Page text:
CHARLESTON, W.Va. (AP) — A West Virginia Board of Pharmacy committee has identified 176 patients who could be "doctor shopping" for prescription drugs.
These patients have received pain medication prescriptions from at least 13 doctors over the past 12 months.
The committee recently warned medical professionals across the state that their patients could be "doctor shoppers." More than 2,500 letters were sent to medical professionals urging them to check a multistate database to see whether their patients have obtained prescriptions from other medical professionals, The Charleston Gazette (http://bit.ly/1lqmKG9) reported.
All West Virginia medical professionals who write prescriptions must register their names with the Controlled Substance Monitoring Program database.
"Our goal is to reduce the doctor shoppers," Mike Goff, an administrator at the pharmacy board, told the newspaper. "A lot of these people are getting through the cracks because not everybody is using the monitoring program regularly."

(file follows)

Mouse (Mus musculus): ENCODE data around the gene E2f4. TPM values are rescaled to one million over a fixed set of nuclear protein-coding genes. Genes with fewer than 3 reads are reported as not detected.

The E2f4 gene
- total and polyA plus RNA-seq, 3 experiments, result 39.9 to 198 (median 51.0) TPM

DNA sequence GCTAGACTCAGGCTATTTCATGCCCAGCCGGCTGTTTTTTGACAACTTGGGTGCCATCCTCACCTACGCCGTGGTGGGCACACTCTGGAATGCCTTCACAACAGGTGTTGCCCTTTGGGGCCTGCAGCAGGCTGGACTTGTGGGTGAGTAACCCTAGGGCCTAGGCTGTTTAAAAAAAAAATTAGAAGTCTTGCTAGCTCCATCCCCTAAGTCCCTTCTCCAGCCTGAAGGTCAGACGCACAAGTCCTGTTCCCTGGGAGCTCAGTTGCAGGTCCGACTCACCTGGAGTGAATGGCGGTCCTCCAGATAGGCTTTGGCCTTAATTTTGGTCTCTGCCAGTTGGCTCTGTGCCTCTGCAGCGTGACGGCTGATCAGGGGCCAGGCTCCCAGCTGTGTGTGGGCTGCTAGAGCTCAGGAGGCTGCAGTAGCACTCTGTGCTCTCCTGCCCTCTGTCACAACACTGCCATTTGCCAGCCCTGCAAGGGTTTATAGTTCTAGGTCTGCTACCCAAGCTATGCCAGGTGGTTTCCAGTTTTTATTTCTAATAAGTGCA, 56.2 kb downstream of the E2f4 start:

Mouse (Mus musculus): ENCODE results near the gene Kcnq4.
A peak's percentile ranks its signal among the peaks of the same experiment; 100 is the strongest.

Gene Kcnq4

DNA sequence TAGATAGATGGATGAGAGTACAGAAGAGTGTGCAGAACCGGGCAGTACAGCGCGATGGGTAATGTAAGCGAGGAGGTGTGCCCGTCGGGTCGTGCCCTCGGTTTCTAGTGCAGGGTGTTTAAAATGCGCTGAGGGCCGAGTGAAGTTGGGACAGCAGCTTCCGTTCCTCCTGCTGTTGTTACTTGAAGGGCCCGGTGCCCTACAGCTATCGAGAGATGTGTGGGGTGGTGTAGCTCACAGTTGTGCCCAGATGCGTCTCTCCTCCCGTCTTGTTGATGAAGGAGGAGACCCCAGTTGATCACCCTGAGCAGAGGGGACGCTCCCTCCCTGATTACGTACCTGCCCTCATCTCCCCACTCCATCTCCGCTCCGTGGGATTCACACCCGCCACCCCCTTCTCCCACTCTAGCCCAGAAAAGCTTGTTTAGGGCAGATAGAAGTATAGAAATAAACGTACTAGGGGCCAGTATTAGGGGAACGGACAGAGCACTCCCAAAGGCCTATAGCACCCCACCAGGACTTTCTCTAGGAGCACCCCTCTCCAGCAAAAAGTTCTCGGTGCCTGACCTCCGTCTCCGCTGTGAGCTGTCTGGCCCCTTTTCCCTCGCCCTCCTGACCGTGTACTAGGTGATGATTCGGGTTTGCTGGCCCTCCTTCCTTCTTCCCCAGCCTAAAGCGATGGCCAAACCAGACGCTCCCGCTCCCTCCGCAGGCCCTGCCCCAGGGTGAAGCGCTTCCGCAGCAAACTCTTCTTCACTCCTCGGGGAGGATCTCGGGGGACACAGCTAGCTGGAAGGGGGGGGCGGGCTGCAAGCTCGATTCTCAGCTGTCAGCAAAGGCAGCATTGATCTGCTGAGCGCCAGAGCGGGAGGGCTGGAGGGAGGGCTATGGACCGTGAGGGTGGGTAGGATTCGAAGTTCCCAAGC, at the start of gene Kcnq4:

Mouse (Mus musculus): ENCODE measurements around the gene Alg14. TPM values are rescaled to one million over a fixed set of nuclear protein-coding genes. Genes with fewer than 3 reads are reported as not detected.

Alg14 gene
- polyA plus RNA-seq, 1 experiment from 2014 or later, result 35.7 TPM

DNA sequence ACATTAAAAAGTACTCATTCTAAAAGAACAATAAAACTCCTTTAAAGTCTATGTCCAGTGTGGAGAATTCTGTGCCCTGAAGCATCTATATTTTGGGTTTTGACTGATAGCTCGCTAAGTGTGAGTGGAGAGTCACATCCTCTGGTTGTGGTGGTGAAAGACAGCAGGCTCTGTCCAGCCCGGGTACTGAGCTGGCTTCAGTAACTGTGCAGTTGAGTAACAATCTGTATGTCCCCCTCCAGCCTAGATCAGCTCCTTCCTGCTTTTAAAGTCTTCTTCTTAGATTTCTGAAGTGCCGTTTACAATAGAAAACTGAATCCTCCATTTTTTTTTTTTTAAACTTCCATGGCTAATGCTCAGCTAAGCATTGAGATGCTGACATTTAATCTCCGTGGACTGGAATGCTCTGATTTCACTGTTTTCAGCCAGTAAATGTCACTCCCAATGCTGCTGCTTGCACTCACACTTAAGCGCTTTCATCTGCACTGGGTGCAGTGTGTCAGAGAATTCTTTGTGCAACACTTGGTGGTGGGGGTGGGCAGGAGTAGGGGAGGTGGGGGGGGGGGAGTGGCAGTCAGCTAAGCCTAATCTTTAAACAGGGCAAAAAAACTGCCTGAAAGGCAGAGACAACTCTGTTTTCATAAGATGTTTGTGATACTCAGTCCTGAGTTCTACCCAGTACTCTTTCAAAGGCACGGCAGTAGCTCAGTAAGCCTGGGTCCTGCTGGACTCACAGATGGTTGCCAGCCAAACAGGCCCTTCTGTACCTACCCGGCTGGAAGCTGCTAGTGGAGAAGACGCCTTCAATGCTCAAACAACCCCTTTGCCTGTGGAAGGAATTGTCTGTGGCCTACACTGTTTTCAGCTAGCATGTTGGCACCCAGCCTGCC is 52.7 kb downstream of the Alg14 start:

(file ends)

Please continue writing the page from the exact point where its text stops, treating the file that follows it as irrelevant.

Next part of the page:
Law enforcement agencies also have been notified about dozens of people who visited an excessive number of doctors who wrote prescriptions for pain medication, such as hydrocodone and oxycodone. Police will investigate to determine whether there was a legitimate reason for the prescriptions, said Goff, who oversees the monitoring program.
"You can't, just because it looks bad, go in and arrest someone," he said.
Goff said the committee plans to review controlled-substance prescriptions at least every six months. Drug-related deaths also will be examined.
"We're encouraging the use of the monitoring program because we believe that the more people who use it the less folks will be able to get these excessive prescriptions," he said. "If the prescribers, as well as the pharmacists who fill the prescriptions ... if everyone looked at the monitoring program, it would be really tough for a person to go in and get multiple, overlapping prescriptions."
West Virginia pharmacies fill more than 5 million prescriptions for controlled substances — mostly narcotics — each year.
The pharmacy board upgraded the monitoring program in July 2013, following the Legislature's approval of Gov. Earl Ray Tomblin's substance abuse bill aimed at reducing West Virginia's prescription painkiller epidemic.
Information from: The Charleston Gazette, http://www.wvgazette.com